Lending lifts Beijing’s diplomatic clout in developing world and opens up overseas markets
China turbo-charged its lending to overseas energy projects last year, burnishing the attraction of its “infrastructure diplomacy” to the developing world and reinforcing its position as the dominant supplier of global development finance as Donald Trump draws back on such US funding abroad.
A new database, published on Tuesday by Boston University’s Global Economic Governance Initiative, shows that lending by China’s two global development banks rose 40 per cent last year to $48.4bn — a figure estimated to be several times the total funds allocated to energy infrastructure by the World Bank and other western-backed lending agencies.
“China is . . . exporting its model of infrastructure-led development abroad to those countries that are demanding energy and infrastructure but can’t get the financing from traditional sources,” said Kevin Gallagher, a Boston University professor and co-director of the Global Economic Governance Initiative.
He estimated that China’s lending to overseas energy projects was close triple the average annual energy finance of $16.9bn provided by the World Bank and three other institutions, the Asian Development Bank, the Inter-American Development Bank and the African Development Bank, between 2007-2015.
Much of China’s lending to oil, gas, coal, hydropower and other energy facilities in 2016 was directed toward the developing world and in particular to countries covered by “One Belt One Road”, a key geopolitical strategy championed by Xi Jinping, the Chinese president.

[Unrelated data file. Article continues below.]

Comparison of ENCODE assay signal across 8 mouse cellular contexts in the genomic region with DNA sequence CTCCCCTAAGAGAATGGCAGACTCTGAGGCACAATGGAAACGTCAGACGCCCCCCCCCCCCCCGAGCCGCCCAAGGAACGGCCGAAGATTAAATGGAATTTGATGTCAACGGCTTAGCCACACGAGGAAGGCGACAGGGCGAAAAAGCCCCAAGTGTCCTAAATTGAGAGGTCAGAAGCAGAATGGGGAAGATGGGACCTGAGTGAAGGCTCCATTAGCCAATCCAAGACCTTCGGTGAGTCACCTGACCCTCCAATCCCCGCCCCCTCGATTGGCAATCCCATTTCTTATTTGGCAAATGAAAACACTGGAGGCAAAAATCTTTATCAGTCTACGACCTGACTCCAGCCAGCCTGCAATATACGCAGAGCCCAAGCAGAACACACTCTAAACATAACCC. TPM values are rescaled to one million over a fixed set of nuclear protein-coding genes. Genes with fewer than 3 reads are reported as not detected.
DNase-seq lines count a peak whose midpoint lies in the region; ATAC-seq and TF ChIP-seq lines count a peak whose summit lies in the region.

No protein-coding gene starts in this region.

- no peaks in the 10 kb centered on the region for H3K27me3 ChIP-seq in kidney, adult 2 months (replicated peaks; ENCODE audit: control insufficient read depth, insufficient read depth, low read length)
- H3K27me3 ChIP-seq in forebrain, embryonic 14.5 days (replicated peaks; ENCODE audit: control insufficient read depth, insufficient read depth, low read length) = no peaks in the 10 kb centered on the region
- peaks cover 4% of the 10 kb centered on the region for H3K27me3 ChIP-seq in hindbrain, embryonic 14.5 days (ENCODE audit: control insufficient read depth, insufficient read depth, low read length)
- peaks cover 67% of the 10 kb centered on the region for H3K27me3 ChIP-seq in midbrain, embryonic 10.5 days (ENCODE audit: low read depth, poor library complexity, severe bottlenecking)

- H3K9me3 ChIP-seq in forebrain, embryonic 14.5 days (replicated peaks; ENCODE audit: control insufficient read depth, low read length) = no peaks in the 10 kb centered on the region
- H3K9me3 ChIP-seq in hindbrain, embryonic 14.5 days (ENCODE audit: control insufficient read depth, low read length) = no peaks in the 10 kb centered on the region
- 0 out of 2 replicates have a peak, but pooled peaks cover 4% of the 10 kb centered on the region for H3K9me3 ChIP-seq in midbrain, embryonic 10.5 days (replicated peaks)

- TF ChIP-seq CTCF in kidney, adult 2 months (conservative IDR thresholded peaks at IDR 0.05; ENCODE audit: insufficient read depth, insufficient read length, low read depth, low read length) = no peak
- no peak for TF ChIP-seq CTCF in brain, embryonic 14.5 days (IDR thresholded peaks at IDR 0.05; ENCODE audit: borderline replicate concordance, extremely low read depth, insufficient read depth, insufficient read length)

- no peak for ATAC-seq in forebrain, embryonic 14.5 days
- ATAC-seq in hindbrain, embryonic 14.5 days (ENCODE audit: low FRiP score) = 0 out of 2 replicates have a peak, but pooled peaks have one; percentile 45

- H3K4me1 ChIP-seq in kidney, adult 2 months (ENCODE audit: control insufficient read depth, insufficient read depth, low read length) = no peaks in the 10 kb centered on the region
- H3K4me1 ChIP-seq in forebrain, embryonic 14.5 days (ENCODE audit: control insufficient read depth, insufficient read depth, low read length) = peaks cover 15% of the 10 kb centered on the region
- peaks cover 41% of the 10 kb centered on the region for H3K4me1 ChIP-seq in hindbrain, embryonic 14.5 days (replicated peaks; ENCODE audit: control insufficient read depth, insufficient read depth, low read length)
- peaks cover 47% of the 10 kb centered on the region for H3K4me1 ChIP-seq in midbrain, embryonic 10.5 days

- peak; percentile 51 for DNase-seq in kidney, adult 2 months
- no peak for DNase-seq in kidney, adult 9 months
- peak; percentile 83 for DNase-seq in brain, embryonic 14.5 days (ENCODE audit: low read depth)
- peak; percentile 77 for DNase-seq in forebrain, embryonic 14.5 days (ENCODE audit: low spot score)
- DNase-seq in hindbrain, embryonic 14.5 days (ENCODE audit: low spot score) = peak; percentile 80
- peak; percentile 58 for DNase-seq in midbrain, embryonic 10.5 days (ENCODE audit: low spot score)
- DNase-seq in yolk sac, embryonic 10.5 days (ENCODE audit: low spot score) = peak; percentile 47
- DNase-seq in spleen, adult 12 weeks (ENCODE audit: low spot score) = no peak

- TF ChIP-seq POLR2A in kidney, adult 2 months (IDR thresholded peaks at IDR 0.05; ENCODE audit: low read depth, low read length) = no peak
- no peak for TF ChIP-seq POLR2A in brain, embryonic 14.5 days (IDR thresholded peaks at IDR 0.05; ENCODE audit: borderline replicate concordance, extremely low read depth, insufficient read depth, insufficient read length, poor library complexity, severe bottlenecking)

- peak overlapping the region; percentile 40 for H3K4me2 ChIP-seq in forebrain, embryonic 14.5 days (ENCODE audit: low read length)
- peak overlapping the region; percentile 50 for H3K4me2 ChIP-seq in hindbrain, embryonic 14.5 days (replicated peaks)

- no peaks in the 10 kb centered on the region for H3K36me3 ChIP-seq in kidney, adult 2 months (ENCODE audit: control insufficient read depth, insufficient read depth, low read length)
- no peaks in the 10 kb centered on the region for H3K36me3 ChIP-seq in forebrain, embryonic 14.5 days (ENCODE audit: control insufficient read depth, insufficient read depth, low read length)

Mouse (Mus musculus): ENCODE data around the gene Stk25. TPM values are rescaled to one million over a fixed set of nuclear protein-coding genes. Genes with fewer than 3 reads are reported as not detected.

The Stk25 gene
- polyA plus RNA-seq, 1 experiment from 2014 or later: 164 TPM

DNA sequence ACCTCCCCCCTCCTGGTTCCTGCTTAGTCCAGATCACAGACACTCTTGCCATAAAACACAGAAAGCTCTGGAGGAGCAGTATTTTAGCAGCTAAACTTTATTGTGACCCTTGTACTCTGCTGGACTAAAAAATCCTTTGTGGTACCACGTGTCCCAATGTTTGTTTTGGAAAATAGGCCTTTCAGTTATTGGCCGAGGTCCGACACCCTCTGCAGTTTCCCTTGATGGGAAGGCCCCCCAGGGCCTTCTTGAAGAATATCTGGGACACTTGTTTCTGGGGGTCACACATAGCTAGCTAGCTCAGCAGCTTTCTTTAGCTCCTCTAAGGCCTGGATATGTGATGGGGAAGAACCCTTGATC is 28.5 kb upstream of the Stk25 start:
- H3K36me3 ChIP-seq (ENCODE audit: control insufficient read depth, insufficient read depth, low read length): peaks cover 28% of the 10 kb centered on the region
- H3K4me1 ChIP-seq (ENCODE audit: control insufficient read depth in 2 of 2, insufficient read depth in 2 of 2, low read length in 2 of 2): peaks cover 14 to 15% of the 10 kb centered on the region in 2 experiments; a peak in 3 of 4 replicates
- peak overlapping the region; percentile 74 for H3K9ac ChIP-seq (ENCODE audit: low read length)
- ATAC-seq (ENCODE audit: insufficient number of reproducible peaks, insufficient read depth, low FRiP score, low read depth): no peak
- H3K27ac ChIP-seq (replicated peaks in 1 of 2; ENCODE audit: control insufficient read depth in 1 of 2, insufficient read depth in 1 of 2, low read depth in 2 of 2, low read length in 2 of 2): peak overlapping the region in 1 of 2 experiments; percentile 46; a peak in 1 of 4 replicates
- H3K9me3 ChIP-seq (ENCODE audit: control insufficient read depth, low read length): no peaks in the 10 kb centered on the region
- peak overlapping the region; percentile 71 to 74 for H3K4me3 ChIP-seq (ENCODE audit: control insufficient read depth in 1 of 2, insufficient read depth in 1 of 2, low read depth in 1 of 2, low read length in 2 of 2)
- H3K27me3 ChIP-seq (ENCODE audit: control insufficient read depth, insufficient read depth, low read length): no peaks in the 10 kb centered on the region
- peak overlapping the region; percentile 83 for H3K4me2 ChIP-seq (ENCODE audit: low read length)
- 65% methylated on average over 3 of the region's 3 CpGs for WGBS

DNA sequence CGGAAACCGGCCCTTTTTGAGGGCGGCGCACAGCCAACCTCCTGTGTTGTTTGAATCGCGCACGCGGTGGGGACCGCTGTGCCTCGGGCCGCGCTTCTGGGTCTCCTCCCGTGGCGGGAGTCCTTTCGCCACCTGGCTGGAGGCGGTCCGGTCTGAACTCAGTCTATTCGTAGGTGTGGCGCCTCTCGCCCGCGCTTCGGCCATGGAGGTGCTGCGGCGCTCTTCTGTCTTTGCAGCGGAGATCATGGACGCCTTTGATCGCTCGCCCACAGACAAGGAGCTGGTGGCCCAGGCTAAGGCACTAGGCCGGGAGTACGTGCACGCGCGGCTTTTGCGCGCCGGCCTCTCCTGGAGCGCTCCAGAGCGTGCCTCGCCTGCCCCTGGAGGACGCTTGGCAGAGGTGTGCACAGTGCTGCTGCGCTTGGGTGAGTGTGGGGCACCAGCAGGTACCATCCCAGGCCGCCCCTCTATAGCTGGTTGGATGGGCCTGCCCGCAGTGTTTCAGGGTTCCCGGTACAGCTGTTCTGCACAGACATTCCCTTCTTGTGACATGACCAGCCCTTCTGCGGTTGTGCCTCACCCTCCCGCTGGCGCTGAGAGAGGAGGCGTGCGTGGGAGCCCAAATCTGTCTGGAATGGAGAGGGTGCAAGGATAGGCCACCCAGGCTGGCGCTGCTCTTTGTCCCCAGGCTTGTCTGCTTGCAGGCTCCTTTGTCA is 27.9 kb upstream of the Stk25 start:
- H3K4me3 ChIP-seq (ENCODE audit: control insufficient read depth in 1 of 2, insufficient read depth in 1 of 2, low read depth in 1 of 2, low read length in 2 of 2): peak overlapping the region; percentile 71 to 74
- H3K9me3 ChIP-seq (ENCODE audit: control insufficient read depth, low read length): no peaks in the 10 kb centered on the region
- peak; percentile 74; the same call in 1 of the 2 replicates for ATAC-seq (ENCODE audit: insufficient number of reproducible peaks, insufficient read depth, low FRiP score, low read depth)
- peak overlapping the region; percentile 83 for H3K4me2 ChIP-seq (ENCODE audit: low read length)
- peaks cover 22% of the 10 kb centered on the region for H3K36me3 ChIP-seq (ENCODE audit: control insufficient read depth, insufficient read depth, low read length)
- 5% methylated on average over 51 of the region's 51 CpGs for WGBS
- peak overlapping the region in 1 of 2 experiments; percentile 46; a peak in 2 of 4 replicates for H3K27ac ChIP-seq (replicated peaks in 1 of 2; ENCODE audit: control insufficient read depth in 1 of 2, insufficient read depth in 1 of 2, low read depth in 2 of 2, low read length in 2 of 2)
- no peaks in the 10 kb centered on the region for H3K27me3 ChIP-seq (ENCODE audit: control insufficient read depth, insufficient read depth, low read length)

Mr Trump, by contrast, has proposed big cuts to funding for the US Agency for International Development, as well as for the World Bank and the International Monetary Fund. This US stance is likely to cede further dominance of international development finance to China, analysts said.
Taken together, the China Development Bank (CDB) and the Export-Import Bank of China (Ex-Im Bank) already eclipse the World Bank in total international assets, according to Boston University data.
Sam Geall, executive editor at China Dialogue, sees China’s increase in global energy finance in geopolitical terms. “China is opening the prospect that it will be managing a lot of power infrastructure, particularly in the developing world and in the electrification sector and that puts them in a powerful position globally,” said Mr Geall, who is also an associate fellow at Chatham House, a UK think-tank.
In terms of sector, China’s finance was directed mainly towards oil, gas, coal and hydropower plants (see chart), marking a shift from previous years when Beijing devoted a larger share of its capital toward funding the construction of coal-fired power stations.